The regeneration of the cephalic neural crest, a problem revisited: the regenerating cells originate from the contralateral or from the anterior and posterior neural fold

The mesencephalic and rhombencephalic levels of origin of the hypobranchial skeleton (lower jaw and hyoid bone) within the neural fold have been determined at the 5-somite stage with a resolution corresponding to each single rhombomere, by means of the quail-chick chimera technique. Expression of certain Hox genes (Hoxa-2, Hoxa-3 and Hoxb-4) was recorded in the branchial arches of chick and quail embryos at embryonic days 3 (E3) and E4. This was a prerequisite for studying the regeneration capacities of the neural crest, after the dorsal neural tube was resected at the mesencephalic and rhombencephalic level. We found first that excisions at the 5-somite stage extending from the midmesencephalon down to r8 are followed by the regeneration of neural crest cells able to compensate for the deficiencies so produced. This confirmed the results of previous authors who made similar excisions at comparable (or older) developmental stages. When a bilateral excision was followed by the unilateral homotopic graft of the dorsal neural tube from a quail embryo, thus mimicking the situation created by a unilateral excision, we found that the migration of the grafted unilateral neural crest (quail-labelled) is bilateral and compensates massively for the missing crest derivatives. The capacity of the intermediate and ventral neural tube to yield neural crest cells was tested by removing the chick rhombencephalic neural tube and replacing it either uni- or bilaterally with a ventral tube coming from a stage-matched quail. No neural crest cells exited from the ventral neural tube but no deficiency in neural crest derivatives was recorded. Crest cells were found to regenerate from the ends of the operated region. This was demonstrated by grafting fragments of quail neural fold at the extremities of the excised territory. Quail neural crest cells were seen migrating longitudinally from both the rostral and caudal ends of the operated region and filling the branchial arches located inbetween. Comparison of the behaviour of neural crest cells in this experimental situation with that showed by their normal fate map revealed that crest cells increase their proliferation rate and change their migratory behaviour without modifying their Hox code.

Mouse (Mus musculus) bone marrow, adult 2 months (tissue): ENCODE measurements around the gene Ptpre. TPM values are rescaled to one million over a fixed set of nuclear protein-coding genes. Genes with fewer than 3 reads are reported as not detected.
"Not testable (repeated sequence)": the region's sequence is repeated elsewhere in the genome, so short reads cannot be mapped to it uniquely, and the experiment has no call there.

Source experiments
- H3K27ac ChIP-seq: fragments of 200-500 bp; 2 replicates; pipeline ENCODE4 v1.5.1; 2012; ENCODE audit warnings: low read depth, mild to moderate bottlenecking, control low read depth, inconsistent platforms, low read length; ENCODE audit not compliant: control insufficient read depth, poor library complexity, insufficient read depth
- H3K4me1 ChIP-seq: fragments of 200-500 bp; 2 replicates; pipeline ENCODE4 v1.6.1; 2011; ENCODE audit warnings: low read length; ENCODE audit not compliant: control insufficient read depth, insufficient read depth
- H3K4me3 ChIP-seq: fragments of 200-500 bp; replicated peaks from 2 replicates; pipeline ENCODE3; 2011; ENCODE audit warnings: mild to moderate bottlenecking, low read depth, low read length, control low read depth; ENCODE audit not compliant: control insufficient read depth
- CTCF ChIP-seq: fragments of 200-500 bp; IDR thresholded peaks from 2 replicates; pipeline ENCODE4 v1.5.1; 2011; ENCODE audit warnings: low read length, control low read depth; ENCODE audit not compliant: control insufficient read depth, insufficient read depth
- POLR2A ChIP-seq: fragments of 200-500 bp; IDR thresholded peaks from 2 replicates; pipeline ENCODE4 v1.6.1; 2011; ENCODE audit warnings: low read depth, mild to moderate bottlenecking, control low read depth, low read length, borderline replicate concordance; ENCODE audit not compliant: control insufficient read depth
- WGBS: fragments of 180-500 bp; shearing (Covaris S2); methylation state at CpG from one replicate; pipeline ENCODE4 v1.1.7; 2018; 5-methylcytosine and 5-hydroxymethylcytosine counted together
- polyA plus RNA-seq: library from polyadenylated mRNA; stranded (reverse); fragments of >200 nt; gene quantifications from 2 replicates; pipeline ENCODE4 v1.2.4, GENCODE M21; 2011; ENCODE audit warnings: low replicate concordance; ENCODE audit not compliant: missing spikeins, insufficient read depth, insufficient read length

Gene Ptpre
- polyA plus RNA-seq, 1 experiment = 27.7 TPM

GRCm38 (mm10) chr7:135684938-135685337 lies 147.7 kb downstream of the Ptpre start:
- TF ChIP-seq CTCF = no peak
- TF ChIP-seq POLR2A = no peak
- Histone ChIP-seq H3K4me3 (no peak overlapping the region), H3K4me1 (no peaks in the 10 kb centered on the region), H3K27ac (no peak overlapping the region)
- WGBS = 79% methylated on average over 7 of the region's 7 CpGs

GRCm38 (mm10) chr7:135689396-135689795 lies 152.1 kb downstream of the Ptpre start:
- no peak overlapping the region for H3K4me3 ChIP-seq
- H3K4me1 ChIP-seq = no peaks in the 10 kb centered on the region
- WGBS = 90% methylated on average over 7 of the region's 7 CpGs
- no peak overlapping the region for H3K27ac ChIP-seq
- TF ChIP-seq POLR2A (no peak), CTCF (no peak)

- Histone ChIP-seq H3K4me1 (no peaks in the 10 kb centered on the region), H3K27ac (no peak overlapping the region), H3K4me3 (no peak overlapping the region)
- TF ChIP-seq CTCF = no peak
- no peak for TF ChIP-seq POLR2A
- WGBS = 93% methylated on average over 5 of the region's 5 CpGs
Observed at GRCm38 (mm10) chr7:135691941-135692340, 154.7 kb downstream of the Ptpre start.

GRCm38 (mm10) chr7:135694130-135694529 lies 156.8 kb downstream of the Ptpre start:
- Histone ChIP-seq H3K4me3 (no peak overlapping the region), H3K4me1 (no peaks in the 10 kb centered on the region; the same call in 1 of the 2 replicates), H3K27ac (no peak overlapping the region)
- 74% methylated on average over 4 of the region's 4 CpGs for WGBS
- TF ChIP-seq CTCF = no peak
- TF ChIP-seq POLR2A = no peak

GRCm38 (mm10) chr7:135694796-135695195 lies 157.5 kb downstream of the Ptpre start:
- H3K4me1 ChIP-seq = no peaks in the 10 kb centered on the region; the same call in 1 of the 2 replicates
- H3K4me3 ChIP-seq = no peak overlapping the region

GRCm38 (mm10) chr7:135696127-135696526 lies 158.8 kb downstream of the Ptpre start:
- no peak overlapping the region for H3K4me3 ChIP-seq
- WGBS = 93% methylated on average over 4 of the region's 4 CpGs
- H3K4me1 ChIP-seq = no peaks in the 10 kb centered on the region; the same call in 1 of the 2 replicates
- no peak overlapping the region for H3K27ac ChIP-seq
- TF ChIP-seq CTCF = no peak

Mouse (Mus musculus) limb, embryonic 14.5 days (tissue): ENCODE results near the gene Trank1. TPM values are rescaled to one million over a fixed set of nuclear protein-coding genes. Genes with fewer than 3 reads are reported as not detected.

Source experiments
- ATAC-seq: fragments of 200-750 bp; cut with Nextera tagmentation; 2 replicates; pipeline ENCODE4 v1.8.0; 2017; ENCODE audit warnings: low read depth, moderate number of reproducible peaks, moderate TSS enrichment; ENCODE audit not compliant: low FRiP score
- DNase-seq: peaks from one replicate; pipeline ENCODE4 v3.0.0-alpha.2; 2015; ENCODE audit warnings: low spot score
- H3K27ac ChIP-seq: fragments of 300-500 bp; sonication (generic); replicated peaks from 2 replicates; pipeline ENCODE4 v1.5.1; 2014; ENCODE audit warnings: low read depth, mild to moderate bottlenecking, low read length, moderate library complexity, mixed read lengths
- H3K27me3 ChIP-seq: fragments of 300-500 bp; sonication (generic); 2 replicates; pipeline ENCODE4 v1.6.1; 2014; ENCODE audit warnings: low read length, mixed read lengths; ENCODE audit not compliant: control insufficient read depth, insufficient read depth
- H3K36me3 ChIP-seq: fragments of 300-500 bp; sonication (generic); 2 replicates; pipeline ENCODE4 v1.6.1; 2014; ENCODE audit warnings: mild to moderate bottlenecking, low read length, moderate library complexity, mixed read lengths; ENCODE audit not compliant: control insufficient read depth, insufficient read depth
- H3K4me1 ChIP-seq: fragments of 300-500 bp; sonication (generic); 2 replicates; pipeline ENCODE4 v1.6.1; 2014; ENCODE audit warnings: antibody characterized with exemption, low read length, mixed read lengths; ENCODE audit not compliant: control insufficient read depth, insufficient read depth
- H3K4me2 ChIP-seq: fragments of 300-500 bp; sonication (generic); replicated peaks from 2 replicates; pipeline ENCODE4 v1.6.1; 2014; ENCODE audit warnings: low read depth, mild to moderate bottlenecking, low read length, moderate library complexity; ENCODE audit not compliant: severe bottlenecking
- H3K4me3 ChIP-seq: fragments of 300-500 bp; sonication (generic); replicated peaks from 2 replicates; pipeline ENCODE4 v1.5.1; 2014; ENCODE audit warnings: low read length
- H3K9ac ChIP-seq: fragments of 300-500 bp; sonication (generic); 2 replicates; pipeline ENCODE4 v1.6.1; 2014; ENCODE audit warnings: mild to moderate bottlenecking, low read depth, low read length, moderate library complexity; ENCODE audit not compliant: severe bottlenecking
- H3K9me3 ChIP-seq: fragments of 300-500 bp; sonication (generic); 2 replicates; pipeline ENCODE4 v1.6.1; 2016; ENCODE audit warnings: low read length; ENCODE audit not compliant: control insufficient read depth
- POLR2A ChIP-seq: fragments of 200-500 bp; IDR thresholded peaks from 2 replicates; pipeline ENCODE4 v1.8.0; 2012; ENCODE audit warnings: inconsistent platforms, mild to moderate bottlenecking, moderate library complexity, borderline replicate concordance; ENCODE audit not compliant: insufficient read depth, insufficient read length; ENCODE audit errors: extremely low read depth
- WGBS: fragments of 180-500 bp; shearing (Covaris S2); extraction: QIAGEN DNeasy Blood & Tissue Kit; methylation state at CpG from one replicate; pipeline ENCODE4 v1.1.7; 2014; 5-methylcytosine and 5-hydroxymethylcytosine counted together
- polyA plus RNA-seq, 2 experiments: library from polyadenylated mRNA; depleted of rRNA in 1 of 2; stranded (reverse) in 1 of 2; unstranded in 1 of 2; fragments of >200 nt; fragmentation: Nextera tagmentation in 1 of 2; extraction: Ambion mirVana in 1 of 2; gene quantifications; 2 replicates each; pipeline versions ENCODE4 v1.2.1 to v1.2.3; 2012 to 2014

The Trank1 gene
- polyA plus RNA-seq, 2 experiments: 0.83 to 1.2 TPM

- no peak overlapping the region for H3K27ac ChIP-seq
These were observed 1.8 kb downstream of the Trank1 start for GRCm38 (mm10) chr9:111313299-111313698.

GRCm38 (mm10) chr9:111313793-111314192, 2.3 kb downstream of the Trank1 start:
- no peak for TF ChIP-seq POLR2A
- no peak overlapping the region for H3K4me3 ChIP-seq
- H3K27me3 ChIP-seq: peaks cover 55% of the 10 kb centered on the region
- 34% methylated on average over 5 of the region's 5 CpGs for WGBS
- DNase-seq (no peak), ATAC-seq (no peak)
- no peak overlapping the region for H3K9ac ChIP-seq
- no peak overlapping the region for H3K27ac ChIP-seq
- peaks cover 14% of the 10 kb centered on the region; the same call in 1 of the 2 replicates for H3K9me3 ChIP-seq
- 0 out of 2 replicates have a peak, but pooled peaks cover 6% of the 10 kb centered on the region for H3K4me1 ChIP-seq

Published in:
Development, 122, 11, 3393-407
Journal Article

 Record created 2006-06-13, last modified 2018-01-27

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